Finding Playfulness in Parenting

by Rupa Mehta August 31, 2023

kid in stroller squeezing dad's cheeks

"Mommy, I'm done sleeping. Mommy, I'm done resting. Mommy...Mommy...Mommy?"

This is what I wake up to almost every morning. The glorious, hilarious, melodic sound of my daughter's voice beckoning me to release her from the prison-ish grasp of her crib (she's 3 and I pinch myself from luck that she's still immobile at night!).

The routine doesn't get old, and my husband and I chuckle at it each and every time. But yesterday, he turned to me and said "can you believe you're the mommy and I'm the daddy?" We both laid there for a minute, then laughed at ourselves as tears trickled down our sappy faces, until it was time to go get her up and out.

The unbelievable reality that I am now officially someone's mommy is the subject of my new book of poetry, someone calls me mommy. It is an anthology of 100 poems and seeks to capture the incongruous perspectives of parent and child. My goal in writing and illustrating the book was a much-needed catharsis; a way to help heal from the recent passing of my beloved mother.

But what I have realized now that moms across the country are reading the book, responding to it so strongly and reaching out with heartfelt thoughts, is that this book is far more universal than I could have imagined. The enlightening and comedic twist of dual mom and daughter perspectives on subjects like breastfeeding, child safety, swaddling and then-some has captured the parental, and more pointedly the maternal experience, in a visceral way.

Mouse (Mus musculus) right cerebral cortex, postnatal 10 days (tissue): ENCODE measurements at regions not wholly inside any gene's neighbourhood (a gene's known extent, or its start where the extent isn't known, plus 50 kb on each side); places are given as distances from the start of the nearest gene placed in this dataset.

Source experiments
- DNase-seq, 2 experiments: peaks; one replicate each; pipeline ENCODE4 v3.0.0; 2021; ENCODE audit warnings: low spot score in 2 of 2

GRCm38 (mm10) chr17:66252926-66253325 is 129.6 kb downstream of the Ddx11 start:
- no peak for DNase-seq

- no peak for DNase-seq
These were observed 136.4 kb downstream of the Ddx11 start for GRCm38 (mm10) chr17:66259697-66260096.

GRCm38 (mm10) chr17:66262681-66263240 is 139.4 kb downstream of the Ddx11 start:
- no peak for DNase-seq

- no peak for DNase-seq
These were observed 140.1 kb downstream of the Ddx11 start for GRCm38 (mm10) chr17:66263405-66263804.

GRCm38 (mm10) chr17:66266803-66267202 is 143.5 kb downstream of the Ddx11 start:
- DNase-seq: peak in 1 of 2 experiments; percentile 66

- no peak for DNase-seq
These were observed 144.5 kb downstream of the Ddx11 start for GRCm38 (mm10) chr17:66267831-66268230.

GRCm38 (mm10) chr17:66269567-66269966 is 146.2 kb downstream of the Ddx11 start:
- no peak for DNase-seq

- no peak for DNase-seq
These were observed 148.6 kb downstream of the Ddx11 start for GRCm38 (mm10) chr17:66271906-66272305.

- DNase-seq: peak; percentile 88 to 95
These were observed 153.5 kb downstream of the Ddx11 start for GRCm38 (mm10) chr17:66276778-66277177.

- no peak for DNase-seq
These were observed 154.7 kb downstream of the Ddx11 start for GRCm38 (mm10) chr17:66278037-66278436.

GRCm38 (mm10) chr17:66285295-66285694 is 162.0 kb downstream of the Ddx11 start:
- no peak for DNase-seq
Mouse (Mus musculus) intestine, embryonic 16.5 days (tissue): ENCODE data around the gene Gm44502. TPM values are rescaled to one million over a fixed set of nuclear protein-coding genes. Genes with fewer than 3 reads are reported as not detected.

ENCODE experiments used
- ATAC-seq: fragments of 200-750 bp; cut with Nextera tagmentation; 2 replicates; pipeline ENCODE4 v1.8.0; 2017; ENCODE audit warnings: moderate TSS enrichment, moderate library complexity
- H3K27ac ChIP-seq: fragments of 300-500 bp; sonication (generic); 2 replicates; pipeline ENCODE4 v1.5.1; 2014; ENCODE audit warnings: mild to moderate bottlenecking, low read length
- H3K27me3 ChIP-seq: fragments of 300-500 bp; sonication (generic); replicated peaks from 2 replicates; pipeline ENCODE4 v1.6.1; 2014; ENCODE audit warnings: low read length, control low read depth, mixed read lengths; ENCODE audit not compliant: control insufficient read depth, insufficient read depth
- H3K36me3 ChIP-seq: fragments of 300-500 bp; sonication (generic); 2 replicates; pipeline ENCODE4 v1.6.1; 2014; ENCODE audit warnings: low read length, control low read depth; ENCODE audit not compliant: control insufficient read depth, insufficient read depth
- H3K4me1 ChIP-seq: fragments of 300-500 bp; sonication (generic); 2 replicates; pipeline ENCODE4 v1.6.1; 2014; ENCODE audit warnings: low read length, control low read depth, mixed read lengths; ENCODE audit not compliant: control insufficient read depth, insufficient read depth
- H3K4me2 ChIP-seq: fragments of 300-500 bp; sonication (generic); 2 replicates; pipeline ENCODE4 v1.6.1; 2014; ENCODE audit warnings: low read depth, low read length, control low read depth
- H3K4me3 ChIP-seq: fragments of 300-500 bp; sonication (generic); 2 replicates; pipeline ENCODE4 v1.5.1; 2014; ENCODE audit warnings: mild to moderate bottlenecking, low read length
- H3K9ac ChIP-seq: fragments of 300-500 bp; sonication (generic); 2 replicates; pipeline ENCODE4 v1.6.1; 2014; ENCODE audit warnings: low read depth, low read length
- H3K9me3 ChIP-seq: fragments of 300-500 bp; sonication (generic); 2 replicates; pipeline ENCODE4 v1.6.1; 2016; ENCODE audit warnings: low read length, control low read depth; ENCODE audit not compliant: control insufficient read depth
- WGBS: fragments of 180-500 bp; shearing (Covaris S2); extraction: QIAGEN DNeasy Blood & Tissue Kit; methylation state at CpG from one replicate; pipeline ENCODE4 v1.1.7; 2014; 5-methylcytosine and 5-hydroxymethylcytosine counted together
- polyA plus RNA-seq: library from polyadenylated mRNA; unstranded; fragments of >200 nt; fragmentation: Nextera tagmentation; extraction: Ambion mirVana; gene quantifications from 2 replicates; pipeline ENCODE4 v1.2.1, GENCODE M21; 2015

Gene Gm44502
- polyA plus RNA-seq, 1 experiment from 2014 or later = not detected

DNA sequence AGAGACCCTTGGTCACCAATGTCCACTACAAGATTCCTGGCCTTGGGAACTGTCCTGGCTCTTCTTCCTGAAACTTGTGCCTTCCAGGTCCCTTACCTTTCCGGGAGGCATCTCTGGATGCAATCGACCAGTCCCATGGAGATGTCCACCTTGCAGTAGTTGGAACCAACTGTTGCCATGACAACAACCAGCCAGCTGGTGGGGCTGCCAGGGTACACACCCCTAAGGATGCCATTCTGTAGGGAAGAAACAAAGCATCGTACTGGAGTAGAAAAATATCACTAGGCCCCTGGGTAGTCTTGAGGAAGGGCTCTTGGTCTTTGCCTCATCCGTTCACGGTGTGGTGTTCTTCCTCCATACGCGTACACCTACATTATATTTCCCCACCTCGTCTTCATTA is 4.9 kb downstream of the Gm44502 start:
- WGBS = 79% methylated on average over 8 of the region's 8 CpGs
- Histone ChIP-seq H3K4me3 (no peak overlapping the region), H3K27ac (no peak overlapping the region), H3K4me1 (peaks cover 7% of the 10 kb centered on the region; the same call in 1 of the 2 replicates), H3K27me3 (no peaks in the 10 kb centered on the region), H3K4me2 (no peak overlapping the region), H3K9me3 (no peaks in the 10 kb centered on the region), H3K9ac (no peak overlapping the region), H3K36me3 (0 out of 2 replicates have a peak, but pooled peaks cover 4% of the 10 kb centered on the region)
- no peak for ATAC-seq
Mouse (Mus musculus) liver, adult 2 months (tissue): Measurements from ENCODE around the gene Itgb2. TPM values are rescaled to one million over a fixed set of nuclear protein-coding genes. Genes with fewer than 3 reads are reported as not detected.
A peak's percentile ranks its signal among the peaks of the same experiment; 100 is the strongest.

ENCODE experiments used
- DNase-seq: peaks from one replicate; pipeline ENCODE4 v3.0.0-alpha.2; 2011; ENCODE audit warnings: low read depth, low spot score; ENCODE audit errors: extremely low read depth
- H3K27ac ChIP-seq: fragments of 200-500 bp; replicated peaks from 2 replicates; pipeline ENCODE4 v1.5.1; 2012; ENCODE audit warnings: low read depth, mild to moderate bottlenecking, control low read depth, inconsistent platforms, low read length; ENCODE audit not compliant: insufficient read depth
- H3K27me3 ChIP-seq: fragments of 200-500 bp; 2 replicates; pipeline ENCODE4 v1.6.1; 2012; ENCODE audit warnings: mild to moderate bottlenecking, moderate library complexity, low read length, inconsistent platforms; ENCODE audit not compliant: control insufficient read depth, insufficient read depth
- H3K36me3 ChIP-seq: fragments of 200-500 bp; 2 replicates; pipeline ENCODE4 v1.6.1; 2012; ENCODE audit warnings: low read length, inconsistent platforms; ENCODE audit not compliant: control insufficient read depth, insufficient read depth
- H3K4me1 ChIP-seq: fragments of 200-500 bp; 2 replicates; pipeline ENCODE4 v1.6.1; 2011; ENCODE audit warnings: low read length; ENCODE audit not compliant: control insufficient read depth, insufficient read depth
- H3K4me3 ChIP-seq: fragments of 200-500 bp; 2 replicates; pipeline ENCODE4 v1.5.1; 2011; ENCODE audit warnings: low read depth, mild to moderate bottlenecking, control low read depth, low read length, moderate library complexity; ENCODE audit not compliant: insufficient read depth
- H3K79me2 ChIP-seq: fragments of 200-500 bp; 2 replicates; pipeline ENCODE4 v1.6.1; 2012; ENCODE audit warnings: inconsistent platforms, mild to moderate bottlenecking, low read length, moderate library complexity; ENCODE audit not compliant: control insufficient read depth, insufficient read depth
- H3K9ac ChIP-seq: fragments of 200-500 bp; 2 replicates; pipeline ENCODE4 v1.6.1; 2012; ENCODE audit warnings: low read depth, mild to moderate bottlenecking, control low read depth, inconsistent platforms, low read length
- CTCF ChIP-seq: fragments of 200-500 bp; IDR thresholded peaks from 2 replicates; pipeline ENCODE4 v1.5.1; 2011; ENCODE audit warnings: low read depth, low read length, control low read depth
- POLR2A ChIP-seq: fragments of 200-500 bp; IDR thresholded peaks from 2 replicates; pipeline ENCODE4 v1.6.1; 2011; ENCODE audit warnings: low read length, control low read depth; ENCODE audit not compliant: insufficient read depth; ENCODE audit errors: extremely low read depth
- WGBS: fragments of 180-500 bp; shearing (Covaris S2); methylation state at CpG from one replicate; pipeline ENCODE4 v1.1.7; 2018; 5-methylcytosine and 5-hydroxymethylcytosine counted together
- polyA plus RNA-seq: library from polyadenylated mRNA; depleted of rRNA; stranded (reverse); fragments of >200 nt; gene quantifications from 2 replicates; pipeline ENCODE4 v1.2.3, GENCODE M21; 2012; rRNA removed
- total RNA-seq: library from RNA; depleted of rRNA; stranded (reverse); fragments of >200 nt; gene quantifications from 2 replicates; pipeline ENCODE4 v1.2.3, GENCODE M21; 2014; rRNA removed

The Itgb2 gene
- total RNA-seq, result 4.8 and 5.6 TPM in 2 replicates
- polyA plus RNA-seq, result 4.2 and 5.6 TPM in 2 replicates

Why? What is going on? What's the deeper level here?

I believe that the answer is the undeniable fact that, although we become parents, we never truly cease to be children. Sure, we are saddled with profound responsibilities. Okay, we become the routined, arguably boring people we've spent most of our lives avoiding becoming. Yes, we submit to the reality that there is now someone a rung beneath us on the family tree.

But no, we are not suddenly, and magically and irreversibly turned into adults. Our inner children yearn for a playdate, for a tantrum, for a tree-climb. For many of us, certainly in my lucky case, we have the time and space to truly witness the journeys of our children. We can not only be their guides, but we should be their playmates.

The unexpected lesson of my book, and I think the intention of so many of the inspiring authors I have admired over my lifetime, is that we have to keep our youthful perspective alive. We have to laugh and breathe and play in order to maintain our childlike sense of wonderment at all costs. Lest we become the predictable, static parents that we would never want to be.

Spring is upon us, and my daughter came home from school recently to tell me that she “pushed some worms with a stick at school.” Sure, the former city girl in me recoils in disgust, as it’s been ages (well, decades really) since worm-hunting was a favorite pastime of mine. I chose the response she needed…one of gleeful surprise and exuberance.

She inspired me to step up my game and try something out of my comfort zone. I slowly started picking up worms with my apprehensive fingers and moving them to areas we felt they would be “happier”. Soon my confident hands and my exploring daughter found such joy in saving them from a “long commute” to the desirable plants. I’ll happily take a dose of the most wonderful thing imaginable this time of year - worms, snails and caterpillars topped with new adventures and quality time with my toddler-friend.

Embracing parenthood does not mean you are no longer a child. In fact, it is our duty to show our children that we can be on their level too. In turn, they will be honored to call us mommy and daddy, and they will follow our brave examples one day when their time comes to embody those honored titles.

Rupa Mehta


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